Economy Politics USA

Republican primary: Mitt Romney won five states today

WASHINGTON – The favorite Republican primary Mitt Romney won new victories Tuesday night in five states. Now virtually assured of victory for the presidential nomination, former Massachusetts governor has set the tone for his future campaign by attacking the incumbent President Barack Obama on economic management.

The millionaire has emerged in the states of Connecticut, Rhode Island, Delaware, Pennsylvania and New York. These were the first primaries since the withdrawal,  its main rival, the ultra-conservative Rick Santorum, who had opposed a fierce resistance.

It still lacks a few hundred delegates to Mitt Romney to a total of 1,144 needed to win the nomination if they nominate the Republican candidate at the national convention in late August in Tampa, Florida. During Tuesday’s primary, 209 delegates were at stake and he has won at least 146, bringing his total to 844, against 260 for Santorum, 137 for the former Speaker of the House Newt Gingrich and 79 for Ron Paul Representative from Texas.

“Tonight is the beginning of a new campaign,” Mitt Romney launched his victories, apparently eager to move on to a long and bitter primary battle. After having struggled for months to establish itself as the future Republican candidate in dealing with rivals stronger than expected, Mitt Romney is eager to launch his campaign against his Democratic opponent future, which he denounced the “false promises and soft governance “.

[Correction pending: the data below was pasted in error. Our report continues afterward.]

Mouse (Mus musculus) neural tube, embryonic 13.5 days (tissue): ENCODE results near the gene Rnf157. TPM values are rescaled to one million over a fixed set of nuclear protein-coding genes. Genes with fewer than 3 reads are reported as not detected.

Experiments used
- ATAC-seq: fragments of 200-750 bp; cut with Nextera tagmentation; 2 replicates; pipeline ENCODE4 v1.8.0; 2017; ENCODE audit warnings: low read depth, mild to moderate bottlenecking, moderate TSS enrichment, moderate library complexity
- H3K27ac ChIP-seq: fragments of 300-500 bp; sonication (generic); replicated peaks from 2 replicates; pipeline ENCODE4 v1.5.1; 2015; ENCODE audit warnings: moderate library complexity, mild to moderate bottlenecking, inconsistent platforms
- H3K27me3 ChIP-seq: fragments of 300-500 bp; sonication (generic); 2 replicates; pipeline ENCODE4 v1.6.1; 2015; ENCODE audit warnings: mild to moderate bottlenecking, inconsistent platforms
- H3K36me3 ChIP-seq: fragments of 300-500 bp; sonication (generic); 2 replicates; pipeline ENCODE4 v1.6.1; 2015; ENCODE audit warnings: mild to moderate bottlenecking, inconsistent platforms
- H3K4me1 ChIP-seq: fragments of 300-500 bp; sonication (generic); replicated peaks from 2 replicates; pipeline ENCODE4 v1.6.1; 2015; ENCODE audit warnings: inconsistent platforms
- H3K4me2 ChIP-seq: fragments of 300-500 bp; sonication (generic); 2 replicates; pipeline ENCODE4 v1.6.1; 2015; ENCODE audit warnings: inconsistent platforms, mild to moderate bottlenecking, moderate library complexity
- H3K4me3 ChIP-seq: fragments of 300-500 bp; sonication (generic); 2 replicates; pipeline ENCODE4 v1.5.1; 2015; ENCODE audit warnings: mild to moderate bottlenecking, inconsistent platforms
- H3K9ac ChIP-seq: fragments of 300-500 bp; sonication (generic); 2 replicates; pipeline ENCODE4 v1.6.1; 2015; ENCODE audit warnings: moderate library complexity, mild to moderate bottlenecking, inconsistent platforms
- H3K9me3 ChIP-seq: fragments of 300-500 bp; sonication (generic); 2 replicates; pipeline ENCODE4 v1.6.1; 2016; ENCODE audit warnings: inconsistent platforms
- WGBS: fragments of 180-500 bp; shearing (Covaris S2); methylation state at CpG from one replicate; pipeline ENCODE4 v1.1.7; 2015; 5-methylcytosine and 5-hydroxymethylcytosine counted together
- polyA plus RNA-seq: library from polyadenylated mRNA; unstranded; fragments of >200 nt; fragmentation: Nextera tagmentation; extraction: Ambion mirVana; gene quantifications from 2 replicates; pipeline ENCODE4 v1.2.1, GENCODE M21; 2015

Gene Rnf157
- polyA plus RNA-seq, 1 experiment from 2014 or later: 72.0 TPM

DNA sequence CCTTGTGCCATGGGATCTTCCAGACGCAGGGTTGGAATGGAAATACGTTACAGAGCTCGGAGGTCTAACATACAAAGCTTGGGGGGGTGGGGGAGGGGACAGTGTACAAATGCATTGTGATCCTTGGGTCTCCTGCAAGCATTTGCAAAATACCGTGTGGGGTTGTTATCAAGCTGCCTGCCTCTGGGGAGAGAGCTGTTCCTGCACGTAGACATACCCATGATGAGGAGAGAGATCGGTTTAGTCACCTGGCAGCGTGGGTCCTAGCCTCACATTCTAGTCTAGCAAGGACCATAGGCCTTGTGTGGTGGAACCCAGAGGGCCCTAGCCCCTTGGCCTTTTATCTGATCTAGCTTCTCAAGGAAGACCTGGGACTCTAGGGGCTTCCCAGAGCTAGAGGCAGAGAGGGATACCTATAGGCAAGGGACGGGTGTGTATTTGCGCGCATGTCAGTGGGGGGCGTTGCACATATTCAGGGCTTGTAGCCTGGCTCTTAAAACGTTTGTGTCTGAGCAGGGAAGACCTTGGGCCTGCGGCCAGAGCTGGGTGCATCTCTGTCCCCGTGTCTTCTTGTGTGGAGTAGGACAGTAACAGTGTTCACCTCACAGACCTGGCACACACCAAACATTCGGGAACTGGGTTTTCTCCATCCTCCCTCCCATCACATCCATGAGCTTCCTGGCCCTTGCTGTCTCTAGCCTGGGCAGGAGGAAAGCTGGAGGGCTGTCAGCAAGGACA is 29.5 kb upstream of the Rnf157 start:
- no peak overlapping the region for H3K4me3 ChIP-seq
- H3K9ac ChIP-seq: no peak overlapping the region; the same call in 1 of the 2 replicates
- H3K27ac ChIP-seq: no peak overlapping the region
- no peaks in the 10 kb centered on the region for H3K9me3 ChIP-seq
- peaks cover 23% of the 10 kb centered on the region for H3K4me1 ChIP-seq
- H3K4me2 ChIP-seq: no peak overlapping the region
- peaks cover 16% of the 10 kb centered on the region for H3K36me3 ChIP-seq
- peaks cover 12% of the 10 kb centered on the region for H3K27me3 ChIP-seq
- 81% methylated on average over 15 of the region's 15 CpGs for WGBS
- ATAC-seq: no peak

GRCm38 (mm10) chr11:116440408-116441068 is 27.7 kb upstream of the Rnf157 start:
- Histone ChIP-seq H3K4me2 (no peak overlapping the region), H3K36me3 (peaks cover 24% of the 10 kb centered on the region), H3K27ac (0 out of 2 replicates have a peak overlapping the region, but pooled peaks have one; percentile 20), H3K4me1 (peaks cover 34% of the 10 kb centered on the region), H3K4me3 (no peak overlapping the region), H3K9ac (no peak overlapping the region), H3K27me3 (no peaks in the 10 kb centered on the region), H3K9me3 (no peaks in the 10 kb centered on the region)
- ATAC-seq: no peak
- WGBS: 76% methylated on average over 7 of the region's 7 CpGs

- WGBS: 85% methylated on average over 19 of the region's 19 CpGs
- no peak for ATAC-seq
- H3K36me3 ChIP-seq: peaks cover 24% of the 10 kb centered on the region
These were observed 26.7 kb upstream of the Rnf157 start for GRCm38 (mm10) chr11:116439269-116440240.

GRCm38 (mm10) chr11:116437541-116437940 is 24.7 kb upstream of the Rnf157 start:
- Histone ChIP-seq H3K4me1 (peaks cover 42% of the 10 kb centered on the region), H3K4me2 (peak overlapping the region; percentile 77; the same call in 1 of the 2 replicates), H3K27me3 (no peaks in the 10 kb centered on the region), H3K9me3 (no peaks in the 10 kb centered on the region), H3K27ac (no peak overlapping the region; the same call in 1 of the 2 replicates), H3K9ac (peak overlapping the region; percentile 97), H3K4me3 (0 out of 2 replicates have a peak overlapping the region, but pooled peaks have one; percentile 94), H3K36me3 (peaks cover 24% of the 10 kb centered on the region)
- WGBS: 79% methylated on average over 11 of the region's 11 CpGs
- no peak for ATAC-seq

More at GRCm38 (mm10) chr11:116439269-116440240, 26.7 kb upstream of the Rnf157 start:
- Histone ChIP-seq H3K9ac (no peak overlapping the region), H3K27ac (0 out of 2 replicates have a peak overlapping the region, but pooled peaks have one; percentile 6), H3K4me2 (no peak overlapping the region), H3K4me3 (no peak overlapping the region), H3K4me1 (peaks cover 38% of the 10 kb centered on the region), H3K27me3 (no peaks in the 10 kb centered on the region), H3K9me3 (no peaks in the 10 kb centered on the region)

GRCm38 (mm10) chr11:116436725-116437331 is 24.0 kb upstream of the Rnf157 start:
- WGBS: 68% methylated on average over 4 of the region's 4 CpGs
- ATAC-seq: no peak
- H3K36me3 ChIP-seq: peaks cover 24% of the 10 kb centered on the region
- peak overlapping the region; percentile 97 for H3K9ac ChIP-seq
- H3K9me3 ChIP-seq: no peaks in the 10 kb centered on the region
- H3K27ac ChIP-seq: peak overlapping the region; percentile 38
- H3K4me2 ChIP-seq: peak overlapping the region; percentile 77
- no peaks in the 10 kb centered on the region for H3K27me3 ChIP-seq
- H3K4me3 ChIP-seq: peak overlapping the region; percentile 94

“When I see the millions of Americans without jobs, graduates who can not find jobs, soldiers returning home to join the queues of unemployed, it breaks my heart,” he said. “It does not have to happen like that,” he said. “This is the result of poor leadership and lack of vision.”

For his part, Barack Obama campaigned on the same day in North Carolina and Colorado, ensuring the contrary, the U.S. economy strengthens. “Our companies have created more than 4 million jobs over the past two years, but we all know that there are still too many Americans looking for work or seeking employment paid enough to pay the bills and credit real estate, “admitted the head of the White House. “We still have too many middle-class people who seek the security that began to wane for years before the recession hit.”

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